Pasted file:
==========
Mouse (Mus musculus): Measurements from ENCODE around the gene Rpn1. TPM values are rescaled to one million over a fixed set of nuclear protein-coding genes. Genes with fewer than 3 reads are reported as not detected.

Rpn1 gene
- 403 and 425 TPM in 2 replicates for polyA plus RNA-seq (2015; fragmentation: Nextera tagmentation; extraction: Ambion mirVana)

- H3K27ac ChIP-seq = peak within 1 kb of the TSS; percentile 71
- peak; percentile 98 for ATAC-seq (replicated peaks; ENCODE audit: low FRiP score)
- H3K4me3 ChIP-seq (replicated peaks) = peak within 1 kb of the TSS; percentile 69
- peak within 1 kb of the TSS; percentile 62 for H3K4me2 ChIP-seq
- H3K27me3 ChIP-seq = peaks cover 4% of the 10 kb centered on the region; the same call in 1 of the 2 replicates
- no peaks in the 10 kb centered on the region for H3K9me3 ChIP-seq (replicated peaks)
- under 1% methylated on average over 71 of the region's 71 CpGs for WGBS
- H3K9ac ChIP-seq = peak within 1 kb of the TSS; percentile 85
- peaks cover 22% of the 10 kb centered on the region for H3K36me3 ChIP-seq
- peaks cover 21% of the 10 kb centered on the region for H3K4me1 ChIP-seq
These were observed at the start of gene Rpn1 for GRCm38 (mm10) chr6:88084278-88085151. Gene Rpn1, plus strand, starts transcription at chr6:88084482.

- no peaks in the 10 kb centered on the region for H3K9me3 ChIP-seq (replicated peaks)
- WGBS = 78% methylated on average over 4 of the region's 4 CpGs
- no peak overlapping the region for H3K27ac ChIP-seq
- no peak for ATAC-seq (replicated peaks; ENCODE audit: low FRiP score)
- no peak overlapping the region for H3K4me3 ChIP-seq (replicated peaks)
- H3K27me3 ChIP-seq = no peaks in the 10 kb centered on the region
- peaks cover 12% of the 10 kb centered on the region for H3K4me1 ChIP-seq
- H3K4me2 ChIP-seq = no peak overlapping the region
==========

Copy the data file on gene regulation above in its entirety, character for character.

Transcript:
Mouse (Mus musculus): Measurements from ENCODE around the gene Rpn1. TPM values are rescaled to one million over a fixed set of nuclear protein-coding genes. Genes with fewer than 3 reads are reported as not detected.

Rpn1 gene
- 403 and 425 TPM in 2 replicates for polyA plus RNA-seq (2015; fragmentation: Nextera tagmentation; extraction: Ambion mirVana)

- H3K27ac ChIP-seq = peak within 1 kb of the TSS; percentile 71
- peak; percentile 98 for ATAC-seq (replicated peaks; ENCODE audit: low FRiP score)
- H3K4me3 ChIP-seq (replicated peaks) = peak within 1 kb of the TSS; percentile 69
- peak within 1 kb of the TSS; percentile 62 for H3K4me2 ChIP-seq
- H3K27me3 ChIP-seq = peaks cover 4% of the 10 kb centered on the region; the same call in 1 of the 2 replicates
- no peaks in the 10 kb centered on the region for H3K9me3 ChIP-seq (replicated peaks)
- under 1% methylated on average over 71 of the region's 71 CpGs for WGBS
- H3K9ac ChIP-seq = peak within 1 kb of the TSS; percentile 85
- peaks cover 22% of the 10 kb centered on the region for H3K36me3 ChIP-seq
- peaks cover 21% of the 10 kb centered on the region for H3K4me1 ChIP-seq
These were observed at the start of gene Rpn1 for GRCm38 (mm10) chr6:88084278-88085151. Gene Rpn1, plus strand, starts transcription at chr6:88084482.

- no peaks in the 10 kb centered on the region for H3K9me3 ChIP-seq (replicated peaks)
- WGBS = 78% methylated on average over 4 of the region's 4 CpGs
- no peak overlapping the region for H3K27ac ChIP-seq
- no peak for ATAC-seq (replicated peaks; ENCODE audit: low FRiP score)
- no peak overlapping the region for H3K4me3 ChIP-seq (replicated peaks)
- H3K27me3 ChIP-seq = no peaks in the 10 kb centered on the region
- peaks cover 12% of the 10 kb centered on the region for H3K4me1 ChIP-seq
- H3K4me2 ChIP-seq = no peak overlapping the region